21. Orpheus: A Version of Rilke, Don Paterson. Sonnets. Not really my thing, but interesting.
20. How The Garcia Girls Lost Their Accents, Julia Alvarez. PhD read. Good. One of the best last lines ever.
19. House of Leaves, Mark Z. Danielewski. Well. That was creepy. Don't read it alone at night or in a corridor.
18. In Search of Lost Time ,V.2, In the Shadow of Young Girls in Flower, Marcel Proust, trans. James Grieve. For my uni reading group. I preferred volume one and wasn't keen on some of the translation.

March
17. Rebel Cities, David Harvey. Non-fiction critique of how capitalism has determined urban/common spaces. Excellent.
16. The Driver's Seat, Muriel Spark. April book club read. As weird and pithy as I expected...
15. Emerald City, Jennifer Egan. Short stories. Good, but not Goon Squad good.
14. The Invisible Circus, Jennifer Egan. A girl tries to find out about her sister's last days. Took a while to get going, but latter half was really engaging.
13. The Palace of Curiosities, Rosie Garland. Book-club choice. Not bad - a bit flowery for me, but interesting, especially the second half.
12. A Girl Is A Half-Formed Thing, Eimear McBride. Astounding. Formally innovative, brutal with the subject matter, and really, really hard to read without crying. Best and most interesting book I'll read all year (she says, in early March. Still, though.)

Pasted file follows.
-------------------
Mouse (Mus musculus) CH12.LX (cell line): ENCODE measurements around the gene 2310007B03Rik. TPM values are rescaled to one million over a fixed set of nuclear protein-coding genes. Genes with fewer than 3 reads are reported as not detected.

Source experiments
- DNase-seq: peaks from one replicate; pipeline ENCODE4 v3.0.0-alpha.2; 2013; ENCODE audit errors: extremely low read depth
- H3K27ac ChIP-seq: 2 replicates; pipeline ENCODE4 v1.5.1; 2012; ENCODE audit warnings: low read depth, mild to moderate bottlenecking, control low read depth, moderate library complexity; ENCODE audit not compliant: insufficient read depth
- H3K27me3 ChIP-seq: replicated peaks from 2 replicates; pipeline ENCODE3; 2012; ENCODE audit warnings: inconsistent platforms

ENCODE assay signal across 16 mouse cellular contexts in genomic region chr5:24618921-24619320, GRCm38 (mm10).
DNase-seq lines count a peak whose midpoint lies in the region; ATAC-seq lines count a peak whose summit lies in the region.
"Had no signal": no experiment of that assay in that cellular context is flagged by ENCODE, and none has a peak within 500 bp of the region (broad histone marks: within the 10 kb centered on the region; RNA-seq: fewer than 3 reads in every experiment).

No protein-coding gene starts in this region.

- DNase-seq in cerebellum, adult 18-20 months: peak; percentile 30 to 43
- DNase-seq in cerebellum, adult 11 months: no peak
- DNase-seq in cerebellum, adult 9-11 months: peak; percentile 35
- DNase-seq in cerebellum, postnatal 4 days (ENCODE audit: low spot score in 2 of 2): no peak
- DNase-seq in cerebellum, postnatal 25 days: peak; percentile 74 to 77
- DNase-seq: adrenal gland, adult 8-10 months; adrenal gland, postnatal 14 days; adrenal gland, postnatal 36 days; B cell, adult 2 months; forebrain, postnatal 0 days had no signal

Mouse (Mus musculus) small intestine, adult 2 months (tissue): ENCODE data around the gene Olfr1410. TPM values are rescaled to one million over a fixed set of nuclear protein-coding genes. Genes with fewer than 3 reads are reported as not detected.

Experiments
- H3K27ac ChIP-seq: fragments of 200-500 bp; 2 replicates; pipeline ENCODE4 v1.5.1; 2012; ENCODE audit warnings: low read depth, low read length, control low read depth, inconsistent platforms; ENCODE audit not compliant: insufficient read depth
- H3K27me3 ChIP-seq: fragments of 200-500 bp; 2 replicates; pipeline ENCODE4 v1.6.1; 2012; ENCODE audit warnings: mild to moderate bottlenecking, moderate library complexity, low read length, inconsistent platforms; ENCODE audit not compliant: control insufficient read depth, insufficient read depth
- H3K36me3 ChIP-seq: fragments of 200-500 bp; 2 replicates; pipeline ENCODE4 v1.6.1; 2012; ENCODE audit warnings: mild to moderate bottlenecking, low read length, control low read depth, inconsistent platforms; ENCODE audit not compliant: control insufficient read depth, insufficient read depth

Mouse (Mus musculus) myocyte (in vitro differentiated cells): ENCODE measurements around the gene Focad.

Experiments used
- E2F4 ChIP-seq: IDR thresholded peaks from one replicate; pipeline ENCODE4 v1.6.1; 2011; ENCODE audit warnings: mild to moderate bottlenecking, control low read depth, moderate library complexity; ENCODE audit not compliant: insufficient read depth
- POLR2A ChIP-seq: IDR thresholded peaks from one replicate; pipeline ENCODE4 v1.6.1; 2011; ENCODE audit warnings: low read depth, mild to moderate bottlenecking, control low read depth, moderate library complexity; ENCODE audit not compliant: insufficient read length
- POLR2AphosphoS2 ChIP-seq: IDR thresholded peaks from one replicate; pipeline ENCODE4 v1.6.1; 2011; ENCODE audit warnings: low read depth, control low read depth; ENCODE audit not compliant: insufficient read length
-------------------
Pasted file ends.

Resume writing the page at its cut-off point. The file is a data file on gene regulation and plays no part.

11. Original Bliss, AL Kennedy. Hmm. My ambivalent relationship with ALK continues ambivalent. I didn't like the shorter stories here, but the novella at the end drew me in against my will.

February
10. Triangle, Hisaki Matsuura. Baffling.
9. The Crow Road, Iain Banks. Just about the most tedious coming-of-age novel I've ever read, and pretty misogynistic on top of that. Thumbs down!
8. Thirty Girls, Susan Minot. An American writer travels to Africa to cover kidnappings in Uganda. Disappointing.
7. Ulysses and Us, Declan Kiberd. A sort-of analysis of Joyce and how his work relates to everyday life, not the elite few... Academia-lite.
6. The Safety of Objects, A.M. Homes. Story collection - some really excellent pieces.
5. Little Failure, Gary Shteyngart. Excellent, poignant, hilarious memoir (and I don't generally like  memoirs).

January
4. In Search of Lost Time ,V.1, The Way By Swann's, Marvel Proust, trans. Lydia Davis. A much more enjoyable read than I expected.
3. Lightning Rods, Helen DeWitt. Funny workplace satire, but didn't ultimately go anywhere.
2. A Tale For The Time Being, Ruth Ozeki. January's book club read. Very good stuff, and a fortuitous connection to my Proust plans. Deserved Booker shortlistee last year.
1. A Place of Greater Safety, Hilary Mantel. Very long, but very engaging book about real folk during the French Revolution. Especially interesting as a forerunner of her later technique with Wolf Hall, etc.